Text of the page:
The Photograph (2020) Aramide Tinubu Stella Meghie's The Photograph adds to the canon of Black Love on screen and shows that Black sensuality, romance and love stories can be beautifully illustrated without the backdrops of financial hardships or jilting trauma. EDIT
Posted Feb 14, 2020
Come Away (2020) Trey Mangum In a different world, Come Away may have very well worked as an animated film that would have toned down a lot of its darker elements. But as it stands now, unfortunately, Chapman's prior works reign far more supreme. EDIT
Posted Feb 3, 2020
The Last Shift (2020) Aramide Tinubu The film never gets to the root of their issues or the reasons for their disconnection. EDIT
Posted Feb 3, 2020
Farewell Amor (2020) Aramide Tinubu It's a captivating and well-acted character study about connection, loss and the emotional labor needed for second chances. EDIT
Posted Feb 3, 2020
Time (2020) Aramide Tinubu While most films on mass incarceration and prison reform place their audiences in jails and courtrooms, Time does something different. EDIT
Posted Feb 3, 2020
Sylvie's Love (2020) Aramide Tinubu Sylvie's Love is a film that has romance, beauty and the delights and wonder of Black life. EDIT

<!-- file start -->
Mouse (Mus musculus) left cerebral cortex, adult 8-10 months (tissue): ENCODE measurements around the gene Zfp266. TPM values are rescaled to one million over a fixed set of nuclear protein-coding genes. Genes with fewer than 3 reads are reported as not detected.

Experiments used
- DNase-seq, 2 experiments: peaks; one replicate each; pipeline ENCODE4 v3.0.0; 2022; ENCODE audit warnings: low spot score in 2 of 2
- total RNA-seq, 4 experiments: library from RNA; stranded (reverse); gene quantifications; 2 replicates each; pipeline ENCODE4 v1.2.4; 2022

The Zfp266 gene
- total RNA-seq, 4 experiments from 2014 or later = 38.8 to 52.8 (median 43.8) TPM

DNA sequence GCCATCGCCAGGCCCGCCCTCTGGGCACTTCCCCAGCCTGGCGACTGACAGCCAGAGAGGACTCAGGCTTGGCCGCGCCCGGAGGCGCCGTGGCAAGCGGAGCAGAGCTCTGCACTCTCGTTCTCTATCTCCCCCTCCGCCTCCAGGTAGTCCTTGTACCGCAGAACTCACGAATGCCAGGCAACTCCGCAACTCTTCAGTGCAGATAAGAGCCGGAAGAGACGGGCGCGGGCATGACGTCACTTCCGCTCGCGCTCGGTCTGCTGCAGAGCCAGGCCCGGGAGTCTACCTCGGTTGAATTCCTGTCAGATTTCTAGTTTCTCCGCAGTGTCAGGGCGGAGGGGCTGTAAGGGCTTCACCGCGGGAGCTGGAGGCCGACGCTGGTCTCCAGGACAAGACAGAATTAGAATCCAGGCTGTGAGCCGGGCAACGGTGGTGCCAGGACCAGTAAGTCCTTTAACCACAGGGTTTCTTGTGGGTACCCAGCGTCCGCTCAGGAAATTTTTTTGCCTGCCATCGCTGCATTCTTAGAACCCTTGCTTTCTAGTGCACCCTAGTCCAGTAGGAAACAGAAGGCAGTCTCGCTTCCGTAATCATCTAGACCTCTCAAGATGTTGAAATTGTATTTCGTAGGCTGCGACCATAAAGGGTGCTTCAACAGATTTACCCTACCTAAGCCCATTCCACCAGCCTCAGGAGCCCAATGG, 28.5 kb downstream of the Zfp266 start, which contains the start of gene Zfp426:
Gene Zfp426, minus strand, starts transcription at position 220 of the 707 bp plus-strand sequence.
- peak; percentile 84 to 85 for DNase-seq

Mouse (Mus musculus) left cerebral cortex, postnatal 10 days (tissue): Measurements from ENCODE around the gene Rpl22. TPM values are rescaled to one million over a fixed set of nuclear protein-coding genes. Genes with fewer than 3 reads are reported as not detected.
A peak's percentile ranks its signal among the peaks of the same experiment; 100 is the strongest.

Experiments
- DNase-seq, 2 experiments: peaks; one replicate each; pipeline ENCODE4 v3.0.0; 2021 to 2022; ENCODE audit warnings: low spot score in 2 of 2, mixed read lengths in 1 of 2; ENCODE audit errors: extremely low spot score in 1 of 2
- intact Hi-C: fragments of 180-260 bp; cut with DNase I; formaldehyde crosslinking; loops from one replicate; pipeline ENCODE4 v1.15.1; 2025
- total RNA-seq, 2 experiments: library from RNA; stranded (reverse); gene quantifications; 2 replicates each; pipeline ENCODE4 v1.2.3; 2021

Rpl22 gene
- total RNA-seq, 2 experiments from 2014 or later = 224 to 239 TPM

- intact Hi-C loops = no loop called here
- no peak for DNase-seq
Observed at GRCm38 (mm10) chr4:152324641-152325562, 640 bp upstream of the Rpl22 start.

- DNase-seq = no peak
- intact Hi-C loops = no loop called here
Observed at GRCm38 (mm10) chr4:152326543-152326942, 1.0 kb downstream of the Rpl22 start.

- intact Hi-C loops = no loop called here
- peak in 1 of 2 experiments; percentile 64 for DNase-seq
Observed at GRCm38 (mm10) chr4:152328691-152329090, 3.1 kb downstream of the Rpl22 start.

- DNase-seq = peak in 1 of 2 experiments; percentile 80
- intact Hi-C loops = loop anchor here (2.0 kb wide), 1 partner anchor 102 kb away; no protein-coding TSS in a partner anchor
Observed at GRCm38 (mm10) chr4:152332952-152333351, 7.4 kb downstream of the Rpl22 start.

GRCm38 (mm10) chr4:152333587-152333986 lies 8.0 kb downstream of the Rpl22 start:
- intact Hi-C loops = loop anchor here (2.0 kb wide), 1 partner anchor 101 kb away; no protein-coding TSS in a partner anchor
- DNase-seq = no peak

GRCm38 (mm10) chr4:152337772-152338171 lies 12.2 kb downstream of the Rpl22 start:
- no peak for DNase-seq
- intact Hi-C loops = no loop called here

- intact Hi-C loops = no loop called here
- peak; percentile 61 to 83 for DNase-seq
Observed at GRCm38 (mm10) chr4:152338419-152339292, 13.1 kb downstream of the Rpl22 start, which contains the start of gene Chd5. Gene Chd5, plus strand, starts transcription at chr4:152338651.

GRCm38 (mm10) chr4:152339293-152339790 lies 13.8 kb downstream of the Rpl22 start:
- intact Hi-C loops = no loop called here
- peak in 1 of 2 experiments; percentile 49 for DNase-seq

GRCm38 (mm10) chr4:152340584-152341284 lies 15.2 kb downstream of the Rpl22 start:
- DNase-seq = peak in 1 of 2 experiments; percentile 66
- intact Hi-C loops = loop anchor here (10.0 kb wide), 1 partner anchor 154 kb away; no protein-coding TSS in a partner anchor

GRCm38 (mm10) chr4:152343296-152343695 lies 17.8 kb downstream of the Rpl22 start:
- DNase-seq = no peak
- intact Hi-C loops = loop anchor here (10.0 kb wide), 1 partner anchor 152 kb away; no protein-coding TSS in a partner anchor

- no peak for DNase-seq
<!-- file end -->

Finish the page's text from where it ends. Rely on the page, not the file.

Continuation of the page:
Posted Jan 30, 2020
Charm City Kings (2020) Trey Mangum With themes that sit at a three-way intersection of teen angst, toxic masculinity deconstruction and racial marginalization, Charm City Kings is one of the most impressive films of the year. EDIT
Posted Jan 29, 2020
The Forty-Year-Old Version (2020) Aramide Tinubu Vulnerable but vibrant in all of it's black, white and grey-hued glory, The 40-Year-Old Version is an ode to BLACK Harlem, fearlessness and the art of putting yourself on. EDIT
Posted Jan 28, 2020
Zola (2020) Trey Mangum Despite the fact that the film doesn't quite follow through after hitting its stride, the movie is still a good time. Bravo continues to be a filmmaker to watch and these obnoxious characters will stay with viewers for some time. EDIT
Posted Jan 28, 2020
Softie (2020) Aramide Tinubu Softie is a grim assessment of both the cost of revolution and modern-day manhood. EDIT
Posted Jan 27, 2020
Miss Juneteenth (2020) Aramide Tinubu Despite its earlier stumbles, sticking with Miss Juneteenth is beyond rewarding. In addition to Beharie's absolute magnetism, what is unveiled is a stunning mother/daughter tapestry about the sacrifices of motherhood. EDIT
Posted Jan 27, 2020
Cuties (2020) Aramide Tinubu More than a commentary on the predatory behaviors of men, and the adultification of young girls, Cuties is a reminder that young minds are fragile and eager. EDIT
Posted Jan 27, 2020